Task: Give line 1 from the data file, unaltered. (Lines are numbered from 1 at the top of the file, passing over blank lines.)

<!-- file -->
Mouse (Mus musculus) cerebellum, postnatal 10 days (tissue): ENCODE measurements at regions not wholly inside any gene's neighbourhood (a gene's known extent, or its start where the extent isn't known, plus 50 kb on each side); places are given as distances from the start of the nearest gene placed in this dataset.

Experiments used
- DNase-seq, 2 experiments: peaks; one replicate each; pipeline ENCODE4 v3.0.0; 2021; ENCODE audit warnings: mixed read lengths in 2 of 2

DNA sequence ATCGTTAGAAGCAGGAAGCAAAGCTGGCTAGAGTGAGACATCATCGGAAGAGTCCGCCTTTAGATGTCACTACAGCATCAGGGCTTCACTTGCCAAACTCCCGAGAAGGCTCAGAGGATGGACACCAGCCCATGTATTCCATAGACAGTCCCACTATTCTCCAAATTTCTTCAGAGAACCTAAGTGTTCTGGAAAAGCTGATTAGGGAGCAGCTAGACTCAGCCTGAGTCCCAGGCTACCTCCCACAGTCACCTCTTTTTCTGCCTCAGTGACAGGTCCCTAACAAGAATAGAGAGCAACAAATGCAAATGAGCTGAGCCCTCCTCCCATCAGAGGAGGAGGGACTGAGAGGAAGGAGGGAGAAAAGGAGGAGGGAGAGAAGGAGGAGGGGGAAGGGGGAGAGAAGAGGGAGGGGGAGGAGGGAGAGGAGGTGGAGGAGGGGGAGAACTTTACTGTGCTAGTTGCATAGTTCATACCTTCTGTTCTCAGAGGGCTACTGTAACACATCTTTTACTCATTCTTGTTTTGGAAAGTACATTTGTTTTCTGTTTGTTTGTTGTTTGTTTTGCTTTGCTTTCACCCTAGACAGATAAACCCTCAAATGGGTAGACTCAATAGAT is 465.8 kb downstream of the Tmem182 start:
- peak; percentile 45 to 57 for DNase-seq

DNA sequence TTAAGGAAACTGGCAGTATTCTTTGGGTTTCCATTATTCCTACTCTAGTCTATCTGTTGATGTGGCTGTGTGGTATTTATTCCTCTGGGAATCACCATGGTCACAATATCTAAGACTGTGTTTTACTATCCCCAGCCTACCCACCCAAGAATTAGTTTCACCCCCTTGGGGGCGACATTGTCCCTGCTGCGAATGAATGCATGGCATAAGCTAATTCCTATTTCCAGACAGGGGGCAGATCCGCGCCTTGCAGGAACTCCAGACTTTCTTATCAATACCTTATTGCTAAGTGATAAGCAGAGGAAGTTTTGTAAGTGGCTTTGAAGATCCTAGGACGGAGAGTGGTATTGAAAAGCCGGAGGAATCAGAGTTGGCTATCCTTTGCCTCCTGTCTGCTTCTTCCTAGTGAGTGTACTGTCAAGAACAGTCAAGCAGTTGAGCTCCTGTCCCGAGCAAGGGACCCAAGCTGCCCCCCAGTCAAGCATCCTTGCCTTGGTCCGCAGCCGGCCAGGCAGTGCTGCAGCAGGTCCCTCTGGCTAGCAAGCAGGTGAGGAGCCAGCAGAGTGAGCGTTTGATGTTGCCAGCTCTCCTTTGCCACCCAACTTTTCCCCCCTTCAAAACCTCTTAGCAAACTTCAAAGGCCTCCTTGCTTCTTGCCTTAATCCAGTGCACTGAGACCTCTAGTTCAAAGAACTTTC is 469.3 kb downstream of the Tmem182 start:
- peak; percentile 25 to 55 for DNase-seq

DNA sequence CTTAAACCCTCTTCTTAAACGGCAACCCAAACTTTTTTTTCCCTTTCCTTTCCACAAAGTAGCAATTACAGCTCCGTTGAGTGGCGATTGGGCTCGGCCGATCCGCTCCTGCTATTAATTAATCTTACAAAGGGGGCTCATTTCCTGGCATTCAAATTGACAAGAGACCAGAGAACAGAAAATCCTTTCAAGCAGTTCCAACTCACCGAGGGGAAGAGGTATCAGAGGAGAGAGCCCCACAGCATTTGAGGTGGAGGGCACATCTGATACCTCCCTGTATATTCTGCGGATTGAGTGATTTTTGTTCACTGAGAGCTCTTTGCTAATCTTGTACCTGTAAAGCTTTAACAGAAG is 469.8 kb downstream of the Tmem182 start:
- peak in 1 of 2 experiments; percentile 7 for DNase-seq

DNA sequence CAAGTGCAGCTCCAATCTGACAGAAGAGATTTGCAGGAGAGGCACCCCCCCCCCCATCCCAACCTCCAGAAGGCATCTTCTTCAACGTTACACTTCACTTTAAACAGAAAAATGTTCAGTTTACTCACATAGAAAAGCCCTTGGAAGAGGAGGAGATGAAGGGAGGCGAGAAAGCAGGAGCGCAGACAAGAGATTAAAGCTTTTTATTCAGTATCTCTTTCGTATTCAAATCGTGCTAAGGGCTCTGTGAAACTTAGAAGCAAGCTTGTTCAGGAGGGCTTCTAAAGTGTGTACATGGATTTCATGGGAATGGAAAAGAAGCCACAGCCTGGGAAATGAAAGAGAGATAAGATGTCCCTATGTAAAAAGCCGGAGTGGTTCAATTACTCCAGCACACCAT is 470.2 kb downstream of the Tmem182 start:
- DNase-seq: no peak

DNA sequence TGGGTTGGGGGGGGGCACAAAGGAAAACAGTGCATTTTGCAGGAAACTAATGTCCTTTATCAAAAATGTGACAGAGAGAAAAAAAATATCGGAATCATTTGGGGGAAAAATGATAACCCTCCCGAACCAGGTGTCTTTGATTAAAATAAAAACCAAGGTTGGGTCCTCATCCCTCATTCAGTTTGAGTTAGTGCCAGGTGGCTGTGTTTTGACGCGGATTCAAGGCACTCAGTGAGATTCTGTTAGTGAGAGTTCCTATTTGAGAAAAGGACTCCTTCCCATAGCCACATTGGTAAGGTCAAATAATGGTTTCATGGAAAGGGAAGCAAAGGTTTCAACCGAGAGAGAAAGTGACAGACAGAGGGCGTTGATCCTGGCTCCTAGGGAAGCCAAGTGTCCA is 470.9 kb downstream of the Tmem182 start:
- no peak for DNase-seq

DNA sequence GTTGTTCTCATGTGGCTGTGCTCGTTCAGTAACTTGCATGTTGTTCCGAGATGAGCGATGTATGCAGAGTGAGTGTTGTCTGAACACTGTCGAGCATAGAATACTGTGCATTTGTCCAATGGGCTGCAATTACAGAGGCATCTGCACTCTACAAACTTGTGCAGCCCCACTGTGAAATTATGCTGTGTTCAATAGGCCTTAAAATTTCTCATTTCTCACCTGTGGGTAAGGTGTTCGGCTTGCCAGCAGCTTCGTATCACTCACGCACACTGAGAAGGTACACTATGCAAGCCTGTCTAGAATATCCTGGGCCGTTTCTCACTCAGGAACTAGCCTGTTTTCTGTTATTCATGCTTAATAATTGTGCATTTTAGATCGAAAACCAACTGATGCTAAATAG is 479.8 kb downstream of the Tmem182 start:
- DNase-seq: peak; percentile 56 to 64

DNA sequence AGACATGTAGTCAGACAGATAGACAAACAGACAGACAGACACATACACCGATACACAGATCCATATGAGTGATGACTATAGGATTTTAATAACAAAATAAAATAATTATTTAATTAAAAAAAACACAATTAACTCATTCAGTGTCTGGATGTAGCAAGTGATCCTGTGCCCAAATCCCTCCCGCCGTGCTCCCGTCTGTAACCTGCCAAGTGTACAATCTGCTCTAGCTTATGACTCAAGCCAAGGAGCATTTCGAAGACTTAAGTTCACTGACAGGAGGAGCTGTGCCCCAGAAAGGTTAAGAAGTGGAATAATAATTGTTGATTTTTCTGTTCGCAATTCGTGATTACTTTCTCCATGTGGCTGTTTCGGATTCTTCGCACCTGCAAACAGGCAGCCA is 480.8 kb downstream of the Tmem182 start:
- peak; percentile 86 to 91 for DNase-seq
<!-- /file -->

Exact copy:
Mouse (Mus musculus) cerebellum, postnatal 10 days (tissue): ENCODE measurements at regions not wholly inside any gene's neighbourhood (a gene's known extent, or its start where the extent isn't known, plus 50 kb on each side); places are given as distances from the start of the nearest gene placed in this dataset.